Preceptor Principles: Experience as a Teacher
So about two weeks ago I was at home and I found myself sitting on my couch channel surfing a little bit. This was actually a bit unusual for me as I normally have plenty of interests and hobbies to keep me occupied. I guess I was in real need of some down time because I was mindlessly flipping between channels when I came across a new documentary involving the U.S. military. The big story involving the U.S. military over the past few months is the fact that they have been pulling their last soldiers and resources out of Afghanistan after a prolonged twenty-year war. The documentary itself focused on some of the soldiers who had their boots on the ground in Afghanistan and made it back home alive.
The segment of the documentary that struck me was when they were talking to a young soldier who had only been serving long enough to have completed one tour of duty there. The part of his story that resonated was when he spoke very passionately about how the soldier he was next to throughout his tour saved his life on multiple occasions. As a rookie in his first tour, he was “buddied up” with a veteran soldier who was in her third tour in Afghanistan. I hindsight, I remember that I started nodding my head in agreement as he went on in length about how she knew the ins and outs of the system that was in place over there both from their side’s perspective and the other side as well. The young soldier spoke about how she could see things either right before they happened or as they were happening and would protect him and move them out of harms way. As far as he was concerned, he would have never survived without the knowledge and wisdom that was provided by having an experienced soldier by his side.
Watching this documentary and listening to the words of the young soldier ended up having me making comparisons in my mind between the working relationship of veteran and rookie soldiers and the working relationship of a veteran and rookie/student paramedic.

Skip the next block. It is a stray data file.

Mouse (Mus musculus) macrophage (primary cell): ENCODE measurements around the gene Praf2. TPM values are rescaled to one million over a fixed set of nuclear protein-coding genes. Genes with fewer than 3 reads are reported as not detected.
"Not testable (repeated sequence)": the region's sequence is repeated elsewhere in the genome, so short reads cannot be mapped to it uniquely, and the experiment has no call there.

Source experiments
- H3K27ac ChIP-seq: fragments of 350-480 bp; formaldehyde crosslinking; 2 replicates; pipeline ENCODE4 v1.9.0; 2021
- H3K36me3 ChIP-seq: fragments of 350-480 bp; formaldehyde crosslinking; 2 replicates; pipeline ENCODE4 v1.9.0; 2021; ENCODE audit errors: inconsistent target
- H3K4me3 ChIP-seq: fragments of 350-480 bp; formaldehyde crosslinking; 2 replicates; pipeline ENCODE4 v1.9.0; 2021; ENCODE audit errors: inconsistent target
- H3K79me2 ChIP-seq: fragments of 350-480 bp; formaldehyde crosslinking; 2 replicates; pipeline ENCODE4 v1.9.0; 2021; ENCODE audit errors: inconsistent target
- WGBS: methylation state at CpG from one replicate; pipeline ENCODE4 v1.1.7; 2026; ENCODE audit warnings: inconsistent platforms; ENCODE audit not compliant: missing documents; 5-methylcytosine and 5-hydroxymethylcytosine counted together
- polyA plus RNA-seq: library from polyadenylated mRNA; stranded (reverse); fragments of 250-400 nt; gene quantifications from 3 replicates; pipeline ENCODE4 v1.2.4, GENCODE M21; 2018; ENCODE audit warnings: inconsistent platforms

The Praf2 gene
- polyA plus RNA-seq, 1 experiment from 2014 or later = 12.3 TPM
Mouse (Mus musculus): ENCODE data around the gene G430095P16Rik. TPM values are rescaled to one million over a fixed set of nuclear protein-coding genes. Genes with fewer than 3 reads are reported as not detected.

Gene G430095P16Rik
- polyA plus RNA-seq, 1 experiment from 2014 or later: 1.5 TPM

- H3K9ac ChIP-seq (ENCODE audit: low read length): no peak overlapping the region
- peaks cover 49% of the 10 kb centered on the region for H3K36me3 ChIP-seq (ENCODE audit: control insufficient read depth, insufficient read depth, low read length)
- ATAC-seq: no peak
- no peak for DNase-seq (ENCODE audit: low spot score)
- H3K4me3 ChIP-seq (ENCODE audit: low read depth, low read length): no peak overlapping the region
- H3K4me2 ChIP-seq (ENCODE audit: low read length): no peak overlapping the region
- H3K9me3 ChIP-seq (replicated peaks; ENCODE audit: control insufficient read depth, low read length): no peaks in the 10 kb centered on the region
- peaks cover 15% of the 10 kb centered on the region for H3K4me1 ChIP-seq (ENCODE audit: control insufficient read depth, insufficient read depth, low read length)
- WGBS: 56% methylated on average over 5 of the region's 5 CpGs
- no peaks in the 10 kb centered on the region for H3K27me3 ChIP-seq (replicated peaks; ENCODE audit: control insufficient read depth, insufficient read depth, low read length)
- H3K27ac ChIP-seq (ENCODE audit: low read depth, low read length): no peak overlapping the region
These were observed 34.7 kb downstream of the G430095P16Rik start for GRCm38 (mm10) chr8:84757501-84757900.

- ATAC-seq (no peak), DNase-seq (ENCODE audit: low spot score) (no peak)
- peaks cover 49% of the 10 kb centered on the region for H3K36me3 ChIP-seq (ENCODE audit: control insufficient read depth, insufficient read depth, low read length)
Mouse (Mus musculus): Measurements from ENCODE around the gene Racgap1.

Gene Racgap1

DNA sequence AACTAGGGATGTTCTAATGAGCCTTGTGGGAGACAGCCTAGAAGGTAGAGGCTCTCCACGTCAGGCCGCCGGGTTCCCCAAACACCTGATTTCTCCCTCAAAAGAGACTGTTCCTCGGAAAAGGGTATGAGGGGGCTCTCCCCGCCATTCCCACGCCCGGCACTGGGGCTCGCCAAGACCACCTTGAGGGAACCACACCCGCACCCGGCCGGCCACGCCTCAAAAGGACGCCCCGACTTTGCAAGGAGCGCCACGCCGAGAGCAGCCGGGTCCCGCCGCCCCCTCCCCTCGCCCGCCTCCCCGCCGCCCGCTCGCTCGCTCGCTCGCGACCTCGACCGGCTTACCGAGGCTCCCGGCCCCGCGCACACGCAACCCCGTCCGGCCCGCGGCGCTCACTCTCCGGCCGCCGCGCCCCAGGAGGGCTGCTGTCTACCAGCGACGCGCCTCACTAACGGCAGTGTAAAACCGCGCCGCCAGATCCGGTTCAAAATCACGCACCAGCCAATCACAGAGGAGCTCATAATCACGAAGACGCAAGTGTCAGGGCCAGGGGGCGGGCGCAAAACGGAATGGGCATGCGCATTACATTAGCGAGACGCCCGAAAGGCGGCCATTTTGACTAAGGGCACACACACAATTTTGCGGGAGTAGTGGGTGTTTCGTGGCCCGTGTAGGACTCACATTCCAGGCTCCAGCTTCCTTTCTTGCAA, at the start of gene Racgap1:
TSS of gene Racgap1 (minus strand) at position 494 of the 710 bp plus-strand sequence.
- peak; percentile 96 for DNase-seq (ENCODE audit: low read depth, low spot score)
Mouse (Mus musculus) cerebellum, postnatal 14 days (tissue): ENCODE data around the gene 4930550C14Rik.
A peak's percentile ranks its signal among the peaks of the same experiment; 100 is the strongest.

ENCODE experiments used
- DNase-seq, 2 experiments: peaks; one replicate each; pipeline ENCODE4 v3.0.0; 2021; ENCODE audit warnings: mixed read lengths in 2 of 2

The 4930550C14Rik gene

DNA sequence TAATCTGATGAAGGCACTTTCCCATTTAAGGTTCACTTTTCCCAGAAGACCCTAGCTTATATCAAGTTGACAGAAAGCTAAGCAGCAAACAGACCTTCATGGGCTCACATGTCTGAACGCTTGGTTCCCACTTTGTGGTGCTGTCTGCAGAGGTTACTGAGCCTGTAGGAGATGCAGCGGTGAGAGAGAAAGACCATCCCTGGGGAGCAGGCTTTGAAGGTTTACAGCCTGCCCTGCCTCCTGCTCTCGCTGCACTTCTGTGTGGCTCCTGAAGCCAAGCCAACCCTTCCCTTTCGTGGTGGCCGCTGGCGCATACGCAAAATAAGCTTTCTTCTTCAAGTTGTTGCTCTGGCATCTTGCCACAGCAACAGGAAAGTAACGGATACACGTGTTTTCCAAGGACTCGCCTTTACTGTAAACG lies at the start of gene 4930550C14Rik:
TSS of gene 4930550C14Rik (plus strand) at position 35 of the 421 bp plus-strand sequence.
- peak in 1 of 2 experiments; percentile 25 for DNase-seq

There are a few differences naturally. However, these differences may depend on what part of the world you live in. Generally speaking, most paramedics do not carry guns and wear bulletproof vests. Although some do. As well, most paramedics do not have to “take cover” while dodging gunfire. Although some do.
But if you get beyond the military scenarios and look at the relationships involved, many similarities are also present.
- Rookies/students often do not realize how valuable it can be to have someone with experience beside them until they are faced with a scenario they have never seen before. Chances are the veteran has in fact seen it before and can offer some guidance or take charge if necessary.
- Most veterans do know the system that they work within very well and can offer hints and pointers about how to navigate that system on a day-to-day basis to help make your shift go as smoothly as possible. Some might interpret these hints and pointers as shortcuts and might not want to take this advice. That is perfectly fine as every paramedic needs to eventually decide for themselves how they want to act and operate over the course of their shifts and careers. What is necessary however is to hear the advice, evaluate it without quickly dismissing it, and then maybe after consulting with other paramedics or fellow students decide what path you want to follow.
- One other thing that stood out to me from the documentary was that the young soldier never once mentioned rank at any time. He only referenced her as his partner or buddy. I am not proficient when it comes to when a soldier might receive a promotion, but I would have to believe if she was in her third tour of duty that she was likely no longer a private. What matters about this scenario though is that even if she did happen to have more stripes on her shoulders than him, it would not have mattered. What made the difference was the knowledge she had. The type of knowledge that could only have been gained by experience. The type of knowledge gained by living it and breathing it.
Don’t get me wrong. Experience is not everything. Far from it. I’m sure every one of you can think of one or more experienced paramedics in your own service who are completely burnt out and should have retired years ago. But for a rookie/student paramedic who hasn’t seen anything, many things can still be learned from listening to and watching that veteran do their work. They HAVE been there and they HAVE done that so even if you get tired of hearing their stories which many do, take the time to listen, contemplate, and digest what they have said. Somewhere down the line, it may just help you.
Knowledge is power.